An inclined plane

An inclined plane

By Alberto Ferrucci
From "Economy of Communion - a new culture" N.31 - May 2010 

Alberto_FerrucciMany are touched by the fact that EoC businesses allocate profits for those in need and also for the spreading of a new humanism; others object because they say that this practice is not new. Another person, reading the EoC report about profits was astonished because if the shared profits are divided by the number of businesses, the average result of each one’s contribution is meager.

And yet, the cultural impact of the commitment, passion and witness of the EoC entrepreneurs, businesses and scholars on today's society cannot be denied. It is this impact that led Benedict XVI to mention the economy of communion in his encyclical, Caritas in Veritate. Evidently, the simple sum of shared profits does not completely describe the development of the project and just how precious this way towards fraternal economy is for humanity.

In fact, in 1991, Chiara Lubich's proposal to share profits was not launched in a generic way to all people but to those people who already shared the culture of giving. These were people who were trying to become saints where life's circumstances and their work had brought them. They were already practicing agape: loving first with hope, without expecting the other to love in return.

They were people who were behaving this way to attract the presence of God  promised when reciprocal love is a reality. Chiara wanted businesses to arise near the movement's small towns. The businesses would be entrusted to those more expert and who could give work to the town's inhabitants, as well as produce profits to help their neighbors in need get out of poverty. This would be made possible with the contribution of everyone; we may be poor but we are many. 
The responsibility to live communion among workers, suppliers, clients and competitors was implicit in her invitation, as was the respect of personal rights, state laws and the environment. 
Therefore, Lubich proposed a way of doing business that, in the countries where such behavior is not usual, just breaking even is a problem. However, she believed that these businesses would turn a profit because she had experienced that Providence intervenes when one lives the culture of giving, and she did not see why this would not also happen for businesses and nations.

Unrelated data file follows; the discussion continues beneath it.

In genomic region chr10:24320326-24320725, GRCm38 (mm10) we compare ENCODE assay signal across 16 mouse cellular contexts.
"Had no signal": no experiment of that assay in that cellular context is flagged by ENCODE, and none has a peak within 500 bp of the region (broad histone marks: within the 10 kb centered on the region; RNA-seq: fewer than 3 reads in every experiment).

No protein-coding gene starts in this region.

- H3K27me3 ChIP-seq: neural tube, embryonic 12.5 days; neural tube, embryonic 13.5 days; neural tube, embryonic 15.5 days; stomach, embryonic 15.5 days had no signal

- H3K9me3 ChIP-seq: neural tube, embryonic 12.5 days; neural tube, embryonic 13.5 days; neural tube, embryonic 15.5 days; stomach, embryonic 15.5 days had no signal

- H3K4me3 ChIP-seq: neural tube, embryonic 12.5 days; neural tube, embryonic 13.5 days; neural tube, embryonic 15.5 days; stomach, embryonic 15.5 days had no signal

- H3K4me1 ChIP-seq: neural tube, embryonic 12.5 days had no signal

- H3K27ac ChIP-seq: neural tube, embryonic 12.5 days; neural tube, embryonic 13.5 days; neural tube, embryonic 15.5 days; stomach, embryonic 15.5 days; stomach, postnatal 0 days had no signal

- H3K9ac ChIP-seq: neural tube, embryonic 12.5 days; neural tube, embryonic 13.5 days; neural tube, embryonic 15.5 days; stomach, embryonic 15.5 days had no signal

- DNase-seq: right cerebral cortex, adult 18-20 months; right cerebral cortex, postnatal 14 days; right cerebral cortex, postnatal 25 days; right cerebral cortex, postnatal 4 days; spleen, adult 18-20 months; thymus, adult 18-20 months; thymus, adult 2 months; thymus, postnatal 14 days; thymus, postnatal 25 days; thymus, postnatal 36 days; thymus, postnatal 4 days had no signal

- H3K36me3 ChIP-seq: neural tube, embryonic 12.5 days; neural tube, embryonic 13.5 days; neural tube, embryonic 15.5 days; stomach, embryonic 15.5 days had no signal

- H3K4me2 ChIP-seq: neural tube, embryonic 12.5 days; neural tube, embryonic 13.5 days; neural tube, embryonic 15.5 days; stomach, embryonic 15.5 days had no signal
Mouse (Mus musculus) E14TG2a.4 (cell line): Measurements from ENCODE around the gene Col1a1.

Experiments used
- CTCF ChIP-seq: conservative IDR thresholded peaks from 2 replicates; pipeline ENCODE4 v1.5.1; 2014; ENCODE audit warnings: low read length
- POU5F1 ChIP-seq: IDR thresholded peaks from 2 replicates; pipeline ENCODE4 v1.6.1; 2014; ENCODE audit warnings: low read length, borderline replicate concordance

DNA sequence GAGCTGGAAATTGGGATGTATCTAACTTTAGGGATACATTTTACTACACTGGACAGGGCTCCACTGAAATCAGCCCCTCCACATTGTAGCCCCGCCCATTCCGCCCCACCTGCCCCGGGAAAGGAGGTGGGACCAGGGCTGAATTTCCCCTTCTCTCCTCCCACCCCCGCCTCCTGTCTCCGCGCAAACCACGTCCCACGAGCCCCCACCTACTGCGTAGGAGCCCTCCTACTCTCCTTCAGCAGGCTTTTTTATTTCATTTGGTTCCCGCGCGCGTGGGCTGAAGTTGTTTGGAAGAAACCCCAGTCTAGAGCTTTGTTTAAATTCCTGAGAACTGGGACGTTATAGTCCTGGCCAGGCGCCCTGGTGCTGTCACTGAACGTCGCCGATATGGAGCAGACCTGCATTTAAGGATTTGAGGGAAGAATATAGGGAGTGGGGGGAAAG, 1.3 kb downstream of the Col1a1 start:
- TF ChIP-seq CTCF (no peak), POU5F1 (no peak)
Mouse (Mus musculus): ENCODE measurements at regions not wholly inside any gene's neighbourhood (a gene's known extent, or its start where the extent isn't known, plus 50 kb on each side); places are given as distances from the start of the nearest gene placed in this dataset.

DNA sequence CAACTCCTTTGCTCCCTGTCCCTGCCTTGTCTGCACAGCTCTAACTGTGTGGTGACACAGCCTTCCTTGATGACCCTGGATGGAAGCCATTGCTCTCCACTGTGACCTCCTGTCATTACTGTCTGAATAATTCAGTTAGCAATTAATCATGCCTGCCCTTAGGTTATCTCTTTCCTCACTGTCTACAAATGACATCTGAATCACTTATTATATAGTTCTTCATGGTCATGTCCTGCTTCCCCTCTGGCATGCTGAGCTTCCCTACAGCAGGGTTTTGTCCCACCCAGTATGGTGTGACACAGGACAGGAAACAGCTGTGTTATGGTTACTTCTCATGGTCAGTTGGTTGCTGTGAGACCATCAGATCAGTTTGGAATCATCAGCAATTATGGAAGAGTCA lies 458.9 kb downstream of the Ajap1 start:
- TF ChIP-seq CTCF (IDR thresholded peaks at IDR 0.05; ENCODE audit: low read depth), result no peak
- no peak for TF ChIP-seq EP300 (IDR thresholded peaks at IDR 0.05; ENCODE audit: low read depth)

Businesses that operate in the midst of the world, far from the movement’s small towns, also adhered to the project, and today these businesses are in the majority. They are businesses "in-progress", that try to increasingly live communion within the business and with its surrounding territory. These businesses are connected with all the others and with the business parks in the small towns through a shared ideal. Even with all their limits, these businesses are very precious, because they work in this style as much as they can while being in the midst of the world. They are like an inclined plane that joins today's economy with a fraternal economy. Their witness in society, in some way, already reaches the goals of the project: contaminating those around them with the culture of giving,  influencing them in some way. Then, when these businesses offer a job to someone who is out of work or to someone with different abilities, they are already helping the needy. Talking to these entrepreneurs and workers, one realizes that the businesses often feel that they cannot forget those around them, and therefore they support initiatives aimed towards the culture of giving. Then, sometimes these people run into situations of social hardships in other countries and they directly get involved in helping in very important ways.

To respond to all this, these businesses use wealth that will not be distributed to their associates. This is also, in some way, profit that is used for the goals of the project. It is not always easy to quantify, but we must find a way to do so in order to more accurately represent the shared profits. In one case, where a business tried to make this calculation, it was clear that the wealth distributed by the business towards these goals was seven times higher than the monetary profits given to the EoC project.
Therefore the profits given to the EoC project are just the tip of the iceberg of this new economy. We hope that this tip which will continue to emerge because the profits given in accord with Chiara's invitation are particularly precious.

Certainly, Chiara had intuited that the EoC was more than profit sharing, but perhaps in these early years we have not been capable of showing this. Maybe, we still had to experience that although it was easy to send profits to those near to us who are in need, risking that they remain in that condition because of the assistance received, it was much more of a challenge to experience that the persons receiving those profits were truly our brothers, truly our neighbors, truly our equals who need help to overcome their difficulties so that they, too, with equal commitment, can live the culture of giving.

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